Near indeed is his salvation to those who fear him,
glory dwelling in our land.
R. Lord, let us see your kindness, and grant us your salvation.
Kindness and truth shall meet;
justice and peace shall kiss.
Truth shall spring out of the earth,
and justice shall look down from heaven.
R. Lord, let us see your kindness, and grant us your salvation.
The LORD himself will give his benefits;
our land shall yield its increase.
Justice shall walk before him,
and prepare the way of his steps.
R. Lord, let us see your kindness, and grant us your salvation.

Reading 2 ROM 9:1-5

Brothers and sisters: I speak the truth in Christ, I do not lie; my conscience joins with the Holy Spirit in bearing me witness that I have great sorrow and constant anguish in my heart. For I could wish that I myself were accursed and cut off from Christ for the sake of my own people, my kindred according to the flesh. They are Israelites; theirs the adoption, the glory, the covenants, the giving of the law, the worship, and the promises; theirs the patriarchs, and from them, according to the flesh, is the Christ, who is over all, God blessed forever. Amen.

Alleluia CF. PS 130:5

R. Alleluia, alleluia.
I wait for the Lord;
my soul waits for his word.
R. Alleluia, alleluia.

Gospel MT 14:22-33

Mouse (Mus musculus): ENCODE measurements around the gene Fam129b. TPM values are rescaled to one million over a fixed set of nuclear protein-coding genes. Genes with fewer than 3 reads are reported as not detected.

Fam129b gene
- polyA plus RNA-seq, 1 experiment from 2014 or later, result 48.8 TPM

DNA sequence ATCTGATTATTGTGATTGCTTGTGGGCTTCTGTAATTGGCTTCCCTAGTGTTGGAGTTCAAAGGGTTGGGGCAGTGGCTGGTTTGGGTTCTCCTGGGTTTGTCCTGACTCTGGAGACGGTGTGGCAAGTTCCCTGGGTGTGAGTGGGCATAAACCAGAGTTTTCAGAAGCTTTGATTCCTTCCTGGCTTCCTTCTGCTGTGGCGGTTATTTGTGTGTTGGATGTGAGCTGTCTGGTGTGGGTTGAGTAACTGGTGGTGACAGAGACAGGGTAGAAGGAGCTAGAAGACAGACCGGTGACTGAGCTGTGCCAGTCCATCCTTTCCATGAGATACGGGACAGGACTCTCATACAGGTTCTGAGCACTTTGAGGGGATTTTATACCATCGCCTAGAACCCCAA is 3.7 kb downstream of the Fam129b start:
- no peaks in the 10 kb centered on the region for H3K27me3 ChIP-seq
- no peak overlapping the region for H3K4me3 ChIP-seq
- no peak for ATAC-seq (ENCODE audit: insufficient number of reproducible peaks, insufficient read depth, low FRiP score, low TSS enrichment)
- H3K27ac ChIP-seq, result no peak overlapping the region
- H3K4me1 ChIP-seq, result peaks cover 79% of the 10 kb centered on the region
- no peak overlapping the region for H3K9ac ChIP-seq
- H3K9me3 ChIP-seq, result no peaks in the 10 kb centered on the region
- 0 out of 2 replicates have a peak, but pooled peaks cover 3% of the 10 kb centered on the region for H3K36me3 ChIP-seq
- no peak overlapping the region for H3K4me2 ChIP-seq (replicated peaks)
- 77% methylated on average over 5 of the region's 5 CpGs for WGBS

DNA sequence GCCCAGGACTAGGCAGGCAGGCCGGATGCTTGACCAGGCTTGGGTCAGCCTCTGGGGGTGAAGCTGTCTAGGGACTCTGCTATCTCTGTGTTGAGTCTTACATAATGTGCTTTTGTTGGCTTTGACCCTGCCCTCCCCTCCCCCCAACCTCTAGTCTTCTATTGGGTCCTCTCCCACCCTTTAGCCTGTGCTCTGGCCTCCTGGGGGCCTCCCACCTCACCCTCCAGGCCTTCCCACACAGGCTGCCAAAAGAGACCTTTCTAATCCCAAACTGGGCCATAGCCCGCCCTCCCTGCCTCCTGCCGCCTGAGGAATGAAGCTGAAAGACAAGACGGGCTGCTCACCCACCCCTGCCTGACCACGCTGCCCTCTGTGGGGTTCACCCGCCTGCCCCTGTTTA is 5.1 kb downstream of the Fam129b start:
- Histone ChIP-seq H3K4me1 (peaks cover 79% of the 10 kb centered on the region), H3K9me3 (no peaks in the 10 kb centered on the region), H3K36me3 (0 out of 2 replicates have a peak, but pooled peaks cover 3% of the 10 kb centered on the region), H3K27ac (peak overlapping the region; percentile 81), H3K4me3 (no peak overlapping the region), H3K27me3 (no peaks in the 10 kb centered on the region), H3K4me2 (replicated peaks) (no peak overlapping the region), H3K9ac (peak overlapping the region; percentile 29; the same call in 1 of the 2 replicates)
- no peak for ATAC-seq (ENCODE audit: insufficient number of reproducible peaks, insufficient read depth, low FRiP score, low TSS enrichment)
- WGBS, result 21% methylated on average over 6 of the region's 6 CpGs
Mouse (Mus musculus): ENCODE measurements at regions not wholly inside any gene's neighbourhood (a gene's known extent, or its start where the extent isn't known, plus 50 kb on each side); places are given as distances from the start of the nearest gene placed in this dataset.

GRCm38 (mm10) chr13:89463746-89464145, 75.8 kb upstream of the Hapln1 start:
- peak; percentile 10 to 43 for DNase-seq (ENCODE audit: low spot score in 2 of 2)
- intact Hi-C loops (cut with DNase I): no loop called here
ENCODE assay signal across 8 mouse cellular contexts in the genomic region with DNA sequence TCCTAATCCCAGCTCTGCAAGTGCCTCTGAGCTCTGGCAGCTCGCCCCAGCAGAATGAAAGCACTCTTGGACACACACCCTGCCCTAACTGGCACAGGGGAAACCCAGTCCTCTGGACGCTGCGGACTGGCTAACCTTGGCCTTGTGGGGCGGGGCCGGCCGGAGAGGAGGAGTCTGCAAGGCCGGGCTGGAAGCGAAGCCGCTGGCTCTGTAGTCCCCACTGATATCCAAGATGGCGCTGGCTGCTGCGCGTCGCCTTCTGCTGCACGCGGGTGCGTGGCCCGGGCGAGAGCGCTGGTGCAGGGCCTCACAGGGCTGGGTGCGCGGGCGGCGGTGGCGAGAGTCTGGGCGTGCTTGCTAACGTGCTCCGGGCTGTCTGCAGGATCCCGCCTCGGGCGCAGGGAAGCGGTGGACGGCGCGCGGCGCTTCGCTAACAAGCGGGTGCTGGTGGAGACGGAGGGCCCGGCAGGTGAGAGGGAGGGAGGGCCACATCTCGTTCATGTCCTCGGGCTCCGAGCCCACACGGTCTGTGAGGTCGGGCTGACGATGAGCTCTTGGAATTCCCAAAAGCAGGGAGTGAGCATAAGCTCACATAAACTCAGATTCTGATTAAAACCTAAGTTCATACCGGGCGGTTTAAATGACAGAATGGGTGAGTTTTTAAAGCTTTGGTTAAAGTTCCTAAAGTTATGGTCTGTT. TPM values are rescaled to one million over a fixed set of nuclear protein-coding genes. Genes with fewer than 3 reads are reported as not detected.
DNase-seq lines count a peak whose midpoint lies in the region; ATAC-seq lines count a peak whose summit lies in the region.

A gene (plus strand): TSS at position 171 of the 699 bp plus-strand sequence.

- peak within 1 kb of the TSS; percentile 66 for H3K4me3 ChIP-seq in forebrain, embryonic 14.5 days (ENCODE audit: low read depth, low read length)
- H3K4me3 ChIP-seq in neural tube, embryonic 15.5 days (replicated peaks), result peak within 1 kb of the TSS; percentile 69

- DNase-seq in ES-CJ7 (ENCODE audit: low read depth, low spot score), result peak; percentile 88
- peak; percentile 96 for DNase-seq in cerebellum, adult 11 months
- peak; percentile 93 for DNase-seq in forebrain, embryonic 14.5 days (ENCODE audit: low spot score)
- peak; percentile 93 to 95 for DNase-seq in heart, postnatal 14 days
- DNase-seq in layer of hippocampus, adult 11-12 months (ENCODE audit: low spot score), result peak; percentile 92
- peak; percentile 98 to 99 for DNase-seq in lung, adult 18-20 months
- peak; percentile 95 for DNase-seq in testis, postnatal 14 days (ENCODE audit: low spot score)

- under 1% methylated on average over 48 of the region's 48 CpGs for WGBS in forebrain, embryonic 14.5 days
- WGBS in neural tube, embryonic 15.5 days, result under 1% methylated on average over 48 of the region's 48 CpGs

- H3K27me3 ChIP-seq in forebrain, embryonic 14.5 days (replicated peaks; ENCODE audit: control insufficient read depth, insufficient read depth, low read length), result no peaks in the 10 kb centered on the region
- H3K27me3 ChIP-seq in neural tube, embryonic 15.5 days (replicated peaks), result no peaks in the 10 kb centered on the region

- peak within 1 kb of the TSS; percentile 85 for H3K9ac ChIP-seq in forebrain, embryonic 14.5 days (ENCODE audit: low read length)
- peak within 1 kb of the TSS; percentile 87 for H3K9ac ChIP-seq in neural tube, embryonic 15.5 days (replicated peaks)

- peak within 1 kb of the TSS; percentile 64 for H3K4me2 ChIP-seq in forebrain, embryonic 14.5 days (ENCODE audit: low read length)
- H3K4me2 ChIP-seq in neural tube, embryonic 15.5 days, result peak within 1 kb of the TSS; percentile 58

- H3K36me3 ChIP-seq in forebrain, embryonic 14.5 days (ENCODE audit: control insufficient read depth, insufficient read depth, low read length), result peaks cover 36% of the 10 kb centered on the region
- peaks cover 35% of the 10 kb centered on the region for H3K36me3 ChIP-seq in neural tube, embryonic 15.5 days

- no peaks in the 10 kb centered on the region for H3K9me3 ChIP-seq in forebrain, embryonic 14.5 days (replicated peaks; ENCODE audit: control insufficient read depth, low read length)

After he had fed the people, Jesus made the disciples get into a boat and precede him to the other side, while he dismissed the crowds. After doing so, he went up on the mountain by himself to pray. When it was evening he was there alone. Meanwhile the boat, already a few miles offshore, was being tossed about by the waves, for the wind was against it. During the fourth watch of the night, he came toward them walking on the sea. When the disciples saw him walking on the sea they were terrified. “It is a ghost,” they said, and they cried out in fear. At once Jesus spoke to them, “Take courage, it is I; do not be afraid.” Peter said to him in reply, “Lord, if it is you, command me to come to you on the water.” He said, “Come.” Peter got out of the boat and began to walk on the water toward Jesus. But when he saw how strong the wind was he became frightened; and, beginning to sink, he cried out, “Lord, save me!” Immediately Jesus stretched out his hand and caught Peter, and said to him, “O you of little faith, why did you doubt?” After they got into the boat, the wind died down. Those who were in the boat did him homage, saying,